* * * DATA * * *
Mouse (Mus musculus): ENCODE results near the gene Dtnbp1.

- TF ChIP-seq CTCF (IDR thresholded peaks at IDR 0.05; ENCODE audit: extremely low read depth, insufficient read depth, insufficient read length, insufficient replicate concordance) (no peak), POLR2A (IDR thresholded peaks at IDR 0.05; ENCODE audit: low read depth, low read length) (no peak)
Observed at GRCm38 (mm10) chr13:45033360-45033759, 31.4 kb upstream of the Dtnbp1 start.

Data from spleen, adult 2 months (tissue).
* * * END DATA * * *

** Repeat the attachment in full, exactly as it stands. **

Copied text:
Mouse (Mus musculus): ENCODE results near the gene Dtnbp1.

- TF ChIP-seq CTCF (IDR thresholded peaks at IDR 0.05; ENCODE audit: extremely low read depth, insufficient read depth, insufficient read length, insufficient replicate concordance) (no peak), POLR2A (IDR thresholded peaks at IDR 0.05; ENCODE audit: low read depth, low read length) (no peak)
Observed at GRCm38 (mm10) chr13:45033360-45033759, 31.4 kb upstream of the Dtnbp1 start.

Data from spleen, adult 2 months (tissue).